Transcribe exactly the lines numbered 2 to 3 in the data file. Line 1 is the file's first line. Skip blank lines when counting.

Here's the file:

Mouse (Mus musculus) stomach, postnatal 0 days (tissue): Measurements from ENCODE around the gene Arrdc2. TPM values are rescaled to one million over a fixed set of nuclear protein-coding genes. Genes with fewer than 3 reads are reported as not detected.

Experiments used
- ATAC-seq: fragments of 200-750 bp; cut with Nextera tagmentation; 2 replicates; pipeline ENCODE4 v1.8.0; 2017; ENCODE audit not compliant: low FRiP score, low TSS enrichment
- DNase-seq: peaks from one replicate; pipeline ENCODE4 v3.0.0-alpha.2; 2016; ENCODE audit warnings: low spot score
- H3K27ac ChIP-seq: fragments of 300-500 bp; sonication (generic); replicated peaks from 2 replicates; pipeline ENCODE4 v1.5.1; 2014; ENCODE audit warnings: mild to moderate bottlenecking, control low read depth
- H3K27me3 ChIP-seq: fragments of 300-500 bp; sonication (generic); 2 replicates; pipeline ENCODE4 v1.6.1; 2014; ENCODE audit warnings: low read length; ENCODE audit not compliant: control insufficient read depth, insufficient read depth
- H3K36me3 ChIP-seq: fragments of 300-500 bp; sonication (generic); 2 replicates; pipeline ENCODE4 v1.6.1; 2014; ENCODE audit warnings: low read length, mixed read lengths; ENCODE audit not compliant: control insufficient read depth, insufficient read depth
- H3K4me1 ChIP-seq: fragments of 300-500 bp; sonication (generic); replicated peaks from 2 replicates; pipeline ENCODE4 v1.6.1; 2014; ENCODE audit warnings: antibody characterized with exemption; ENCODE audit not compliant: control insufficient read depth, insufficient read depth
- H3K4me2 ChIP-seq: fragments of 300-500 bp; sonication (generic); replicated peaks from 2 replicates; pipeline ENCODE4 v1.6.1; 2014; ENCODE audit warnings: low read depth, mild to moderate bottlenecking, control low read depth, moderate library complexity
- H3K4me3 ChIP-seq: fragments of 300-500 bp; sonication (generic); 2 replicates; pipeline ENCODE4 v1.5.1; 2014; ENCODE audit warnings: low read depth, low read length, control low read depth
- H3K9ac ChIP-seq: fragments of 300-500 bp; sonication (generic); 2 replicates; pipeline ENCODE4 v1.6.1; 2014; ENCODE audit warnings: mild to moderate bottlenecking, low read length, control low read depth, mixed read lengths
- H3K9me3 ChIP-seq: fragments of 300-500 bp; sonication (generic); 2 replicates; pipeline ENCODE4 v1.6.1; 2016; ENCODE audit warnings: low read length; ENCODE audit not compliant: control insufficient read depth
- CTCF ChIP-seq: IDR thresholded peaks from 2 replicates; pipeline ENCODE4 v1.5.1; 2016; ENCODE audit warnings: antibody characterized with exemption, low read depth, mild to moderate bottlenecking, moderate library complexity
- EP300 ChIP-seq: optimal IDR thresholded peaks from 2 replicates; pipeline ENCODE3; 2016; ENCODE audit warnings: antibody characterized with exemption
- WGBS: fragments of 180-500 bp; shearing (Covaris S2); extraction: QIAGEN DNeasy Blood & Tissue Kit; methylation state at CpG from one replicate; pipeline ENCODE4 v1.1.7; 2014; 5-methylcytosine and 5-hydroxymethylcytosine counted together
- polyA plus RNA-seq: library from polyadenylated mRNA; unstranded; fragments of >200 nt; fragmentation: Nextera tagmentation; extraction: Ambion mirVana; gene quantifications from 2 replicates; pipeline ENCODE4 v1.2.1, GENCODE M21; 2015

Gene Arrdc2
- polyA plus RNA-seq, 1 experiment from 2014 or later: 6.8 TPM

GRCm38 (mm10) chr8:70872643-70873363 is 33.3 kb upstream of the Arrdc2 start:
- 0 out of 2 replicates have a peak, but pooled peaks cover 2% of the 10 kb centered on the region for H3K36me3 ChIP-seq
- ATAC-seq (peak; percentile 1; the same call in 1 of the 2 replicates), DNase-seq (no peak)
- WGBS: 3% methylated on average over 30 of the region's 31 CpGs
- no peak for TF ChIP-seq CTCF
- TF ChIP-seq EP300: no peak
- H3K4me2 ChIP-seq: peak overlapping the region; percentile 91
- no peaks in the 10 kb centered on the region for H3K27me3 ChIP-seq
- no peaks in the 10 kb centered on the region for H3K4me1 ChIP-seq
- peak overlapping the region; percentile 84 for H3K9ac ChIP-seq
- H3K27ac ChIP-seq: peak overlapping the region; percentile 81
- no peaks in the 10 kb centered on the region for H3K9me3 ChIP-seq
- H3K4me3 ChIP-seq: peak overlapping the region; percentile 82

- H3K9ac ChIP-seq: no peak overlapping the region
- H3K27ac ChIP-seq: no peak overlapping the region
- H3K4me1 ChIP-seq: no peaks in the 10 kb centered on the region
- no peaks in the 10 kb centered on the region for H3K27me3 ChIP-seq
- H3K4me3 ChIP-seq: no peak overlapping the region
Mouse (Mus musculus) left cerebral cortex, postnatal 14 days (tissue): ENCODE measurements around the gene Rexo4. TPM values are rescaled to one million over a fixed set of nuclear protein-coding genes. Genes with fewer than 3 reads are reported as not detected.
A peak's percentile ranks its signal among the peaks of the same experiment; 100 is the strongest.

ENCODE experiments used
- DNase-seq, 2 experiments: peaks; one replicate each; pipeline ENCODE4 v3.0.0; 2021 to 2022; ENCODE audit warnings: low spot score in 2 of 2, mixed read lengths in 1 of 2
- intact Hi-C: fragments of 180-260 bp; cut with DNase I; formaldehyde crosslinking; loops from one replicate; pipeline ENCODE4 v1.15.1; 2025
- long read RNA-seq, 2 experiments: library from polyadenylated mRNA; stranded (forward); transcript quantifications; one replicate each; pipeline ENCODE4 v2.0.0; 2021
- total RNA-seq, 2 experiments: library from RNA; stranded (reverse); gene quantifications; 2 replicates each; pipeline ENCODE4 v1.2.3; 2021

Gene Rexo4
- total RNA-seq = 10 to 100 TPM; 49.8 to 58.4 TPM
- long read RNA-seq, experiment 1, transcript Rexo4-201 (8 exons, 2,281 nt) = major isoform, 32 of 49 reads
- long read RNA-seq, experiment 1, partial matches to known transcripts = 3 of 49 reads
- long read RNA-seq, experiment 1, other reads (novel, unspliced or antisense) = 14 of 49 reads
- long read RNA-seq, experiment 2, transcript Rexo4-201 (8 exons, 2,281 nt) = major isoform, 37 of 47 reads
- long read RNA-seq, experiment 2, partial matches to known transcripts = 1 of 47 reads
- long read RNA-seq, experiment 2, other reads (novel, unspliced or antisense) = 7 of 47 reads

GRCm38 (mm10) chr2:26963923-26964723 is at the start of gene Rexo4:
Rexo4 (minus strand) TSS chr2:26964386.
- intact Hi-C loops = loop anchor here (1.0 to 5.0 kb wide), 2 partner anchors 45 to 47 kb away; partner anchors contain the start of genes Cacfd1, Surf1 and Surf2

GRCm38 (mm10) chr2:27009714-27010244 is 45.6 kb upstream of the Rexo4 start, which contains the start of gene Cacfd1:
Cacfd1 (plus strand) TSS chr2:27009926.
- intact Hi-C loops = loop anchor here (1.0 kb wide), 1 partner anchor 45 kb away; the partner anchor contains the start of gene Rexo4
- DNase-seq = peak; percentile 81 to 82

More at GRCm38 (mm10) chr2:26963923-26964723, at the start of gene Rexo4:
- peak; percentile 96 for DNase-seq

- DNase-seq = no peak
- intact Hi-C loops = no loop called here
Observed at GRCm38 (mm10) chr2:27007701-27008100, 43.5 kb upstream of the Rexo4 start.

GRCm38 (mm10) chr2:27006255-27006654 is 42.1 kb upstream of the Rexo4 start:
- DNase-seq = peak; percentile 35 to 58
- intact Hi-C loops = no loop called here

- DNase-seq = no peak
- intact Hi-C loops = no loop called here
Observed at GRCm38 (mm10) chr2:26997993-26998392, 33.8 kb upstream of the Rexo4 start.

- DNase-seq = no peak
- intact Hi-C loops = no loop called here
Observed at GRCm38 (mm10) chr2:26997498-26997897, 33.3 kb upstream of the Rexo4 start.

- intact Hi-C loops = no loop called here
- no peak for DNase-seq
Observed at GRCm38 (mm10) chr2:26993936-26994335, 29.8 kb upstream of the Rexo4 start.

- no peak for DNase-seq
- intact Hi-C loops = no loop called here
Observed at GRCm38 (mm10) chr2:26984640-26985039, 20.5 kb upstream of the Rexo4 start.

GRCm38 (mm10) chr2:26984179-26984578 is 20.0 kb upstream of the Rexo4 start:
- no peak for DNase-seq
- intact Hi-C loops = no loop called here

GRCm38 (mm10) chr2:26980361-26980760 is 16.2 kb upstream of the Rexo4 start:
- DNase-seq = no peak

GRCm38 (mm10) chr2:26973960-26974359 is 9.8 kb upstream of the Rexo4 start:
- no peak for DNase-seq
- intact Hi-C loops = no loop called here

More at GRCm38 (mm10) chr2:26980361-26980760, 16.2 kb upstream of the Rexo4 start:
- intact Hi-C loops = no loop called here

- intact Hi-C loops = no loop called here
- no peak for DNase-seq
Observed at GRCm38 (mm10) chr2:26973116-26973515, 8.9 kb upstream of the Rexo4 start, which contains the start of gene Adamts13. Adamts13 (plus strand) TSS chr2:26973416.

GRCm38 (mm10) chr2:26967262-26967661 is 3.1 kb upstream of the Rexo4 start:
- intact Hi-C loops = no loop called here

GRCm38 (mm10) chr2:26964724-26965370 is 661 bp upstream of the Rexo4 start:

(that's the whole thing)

Experiments used
- ATAC-seq: fragments of 200-750 bp; cut with Nextera tagmentation; 2 replicates; pipeline ENCODE4 v1.8.0; 2017; ENCODE audit not compliant: low FRiP score, low TSS enrichment